“Go on.”

“I am going on. Well! he put his head across the little table, and said to me in a low whisper, cocking his odd-looking eye at the same time, ‘I tell you what, Essper, you are a deuced sharp fellow!’ and so, giving a shake of his head and another wink of his eye, he was quiet. I smelt a rat, but I did not begin to pump directly; but after the third bottle, ‘Rodolph,’ said I, ‘with regard to your last observation (for we had not spoken lately, Burgundy being too fat a wine for talking), we are both of us sharp fellows. I dare say, now, you and I are thinking of the same thing.’ ‘No doubt of it,’ said Rodolph. And so, sir, he agreed to tell me what he was thinking of, on condition that I should be equally frank afterwards. Well, then, he told me that there were sad goings on at Turriparva.”

“The deuce!” said the Prince.

“Let him tell his story,” said Vivian.

“Sad goings on at Turriparva! He wished that his Highness would hunt more and attend less to politics; and then he told me, quite confidentially, that his Highness the Prince, and Heaven knows how many other Princes besides, had leagued together, and were going to dethrone the Grand Duke, and that his master was to be made King, and he, Master Rodolph, Prime Minister. Hearing all this, and duly allowing for a tale over a bottle, I made no doubt, as I find to be the case, that you, good master, were about to be led into some mischief; and as I know that conspiracies are always unsuccessful, I have done my best to save my master; and I beseech you, upon my knees, to get out of the scrape as soon as you possibly can.” Here Essper George threw himself at Vivian’s feet, and entreated him to quit the house immediately.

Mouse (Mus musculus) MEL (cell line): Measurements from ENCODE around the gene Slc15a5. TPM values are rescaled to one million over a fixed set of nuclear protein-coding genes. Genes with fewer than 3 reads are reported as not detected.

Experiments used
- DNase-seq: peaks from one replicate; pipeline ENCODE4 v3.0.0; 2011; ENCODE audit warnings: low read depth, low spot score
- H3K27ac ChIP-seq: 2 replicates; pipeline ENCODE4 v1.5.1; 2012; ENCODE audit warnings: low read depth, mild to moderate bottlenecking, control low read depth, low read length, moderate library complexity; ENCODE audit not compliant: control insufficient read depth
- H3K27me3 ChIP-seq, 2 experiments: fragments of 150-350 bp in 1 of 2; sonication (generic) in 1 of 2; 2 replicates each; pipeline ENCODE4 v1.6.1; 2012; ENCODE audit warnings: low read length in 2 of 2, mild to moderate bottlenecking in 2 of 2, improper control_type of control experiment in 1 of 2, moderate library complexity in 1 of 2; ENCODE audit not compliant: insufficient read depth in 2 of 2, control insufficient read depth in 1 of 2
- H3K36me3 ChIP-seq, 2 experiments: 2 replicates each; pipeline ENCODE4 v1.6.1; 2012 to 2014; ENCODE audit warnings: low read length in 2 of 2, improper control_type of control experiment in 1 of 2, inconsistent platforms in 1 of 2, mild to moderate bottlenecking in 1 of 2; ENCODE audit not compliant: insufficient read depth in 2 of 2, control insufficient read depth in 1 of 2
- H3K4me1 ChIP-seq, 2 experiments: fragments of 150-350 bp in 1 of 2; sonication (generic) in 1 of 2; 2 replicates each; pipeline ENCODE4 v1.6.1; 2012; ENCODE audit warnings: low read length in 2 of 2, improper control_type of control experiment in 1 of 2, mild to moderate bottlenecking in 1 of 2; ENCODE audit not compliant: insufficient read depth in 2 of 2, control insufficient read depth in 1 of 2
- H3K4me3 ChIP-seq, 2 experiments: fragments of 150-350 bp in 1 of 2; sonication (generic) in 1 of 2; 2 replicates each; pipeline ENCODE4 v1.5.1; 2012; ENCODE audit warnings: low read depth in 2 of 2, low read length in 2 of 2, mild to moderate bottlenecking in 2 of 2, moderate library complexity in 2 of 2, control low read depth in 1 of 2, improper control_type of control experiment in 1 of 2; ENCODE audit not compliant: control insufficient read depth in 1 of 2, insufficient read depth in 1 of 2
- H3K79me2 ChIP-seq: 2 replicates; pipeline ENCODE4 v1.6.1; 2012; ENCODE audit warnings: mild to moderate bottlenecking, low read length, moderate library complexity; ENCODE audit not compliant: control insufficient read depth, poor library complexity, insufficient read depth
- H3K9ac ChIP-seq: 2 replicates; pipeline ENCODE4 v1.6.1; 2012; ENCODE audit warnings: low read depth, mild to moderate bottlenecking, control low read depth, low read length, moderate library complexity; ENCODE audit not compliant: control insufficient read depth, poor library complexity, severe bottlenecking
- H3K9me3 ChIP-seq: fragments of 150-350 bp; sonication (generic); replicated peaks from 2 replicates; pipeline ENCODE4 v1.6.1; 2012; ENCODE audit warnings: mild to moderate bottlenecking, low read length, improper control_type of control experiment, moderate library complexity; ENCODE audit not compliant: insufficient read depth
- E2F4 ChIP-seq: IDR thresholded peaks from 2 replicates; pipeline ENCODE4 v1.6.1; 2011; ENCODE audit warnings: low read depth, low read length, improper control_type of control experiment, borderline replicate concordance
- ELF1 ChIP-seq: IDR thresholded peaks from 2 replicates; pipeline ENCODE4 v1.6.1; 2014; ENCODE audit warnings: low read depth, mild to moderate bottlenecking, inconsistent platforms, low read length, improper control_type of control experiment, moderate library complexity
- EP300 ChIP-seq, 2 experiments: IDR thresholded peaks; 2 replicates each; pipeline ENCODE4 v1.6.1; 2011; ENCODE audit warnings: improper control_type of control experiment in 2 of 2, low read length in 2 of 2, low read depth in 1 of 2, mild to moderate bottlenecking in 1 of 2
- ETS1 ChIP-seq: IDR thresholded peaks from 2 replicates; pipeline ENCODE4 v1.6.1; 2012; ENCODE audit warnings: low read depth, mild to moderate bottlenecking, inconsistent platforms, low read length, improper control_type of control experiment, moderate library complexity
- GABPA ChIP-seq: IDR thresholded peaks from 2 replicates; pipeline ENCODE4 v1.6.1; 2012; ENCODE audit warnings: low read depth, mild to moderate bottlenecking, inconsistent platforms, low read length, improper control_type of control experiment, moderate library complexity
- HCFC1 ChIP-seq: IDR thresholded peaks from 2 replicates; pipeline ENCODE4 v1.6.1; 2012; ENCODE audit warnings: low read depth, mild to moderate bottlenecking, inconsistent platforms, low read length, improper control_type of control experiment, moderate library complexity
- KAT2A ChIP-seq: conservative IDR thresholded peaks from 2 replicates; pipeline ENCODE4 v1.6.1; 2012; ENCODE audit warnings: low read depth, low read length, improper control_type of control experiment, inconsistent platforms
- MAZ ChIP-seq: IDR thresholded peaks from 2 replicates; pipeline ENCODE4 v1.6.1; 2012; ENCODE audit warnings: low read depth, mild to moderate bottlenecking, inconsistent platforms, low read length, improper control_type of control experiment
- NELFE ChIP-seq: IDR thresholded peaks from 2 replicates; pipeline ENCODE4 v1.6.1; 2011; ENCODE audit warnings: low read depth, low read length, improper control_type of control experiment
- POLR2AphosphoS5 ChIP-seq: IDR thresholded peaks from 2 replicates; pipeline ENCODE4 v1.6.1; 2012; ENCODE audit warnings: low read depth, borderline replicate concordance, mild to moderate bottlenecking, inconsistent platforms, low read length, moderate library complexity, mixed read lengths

“Was ever anything so absurd and so mischievous!” ejaculated the Prince; and then he conversed with Vivian for some time in a whisper. “Essper,” at length Vivian said, “you have committed one of the most perfect and most injurious blunders that you could possibly perpetrate. The mischief which may result from your imprudent conduct is incalculable. How long is it since you have thought proper to regulate your conduct on the absurd falsehoods of a drunken steward? His Highness and myself wish to consult in private; but on no account leave the house. Now mind me; if you leave this house without my permission, you forfeit the little chance which remains of being retained in my service.”

“Where am I to go, sir?”

“Stay in the passage.”

“Suppose” (here he imitated Beckendorff) “comes to me.”

“Then open the door and come into this room.”

“Well,” said the Prince, when the door was at length shut, “one thing is quite clear. He does not know who Beckendorff is.”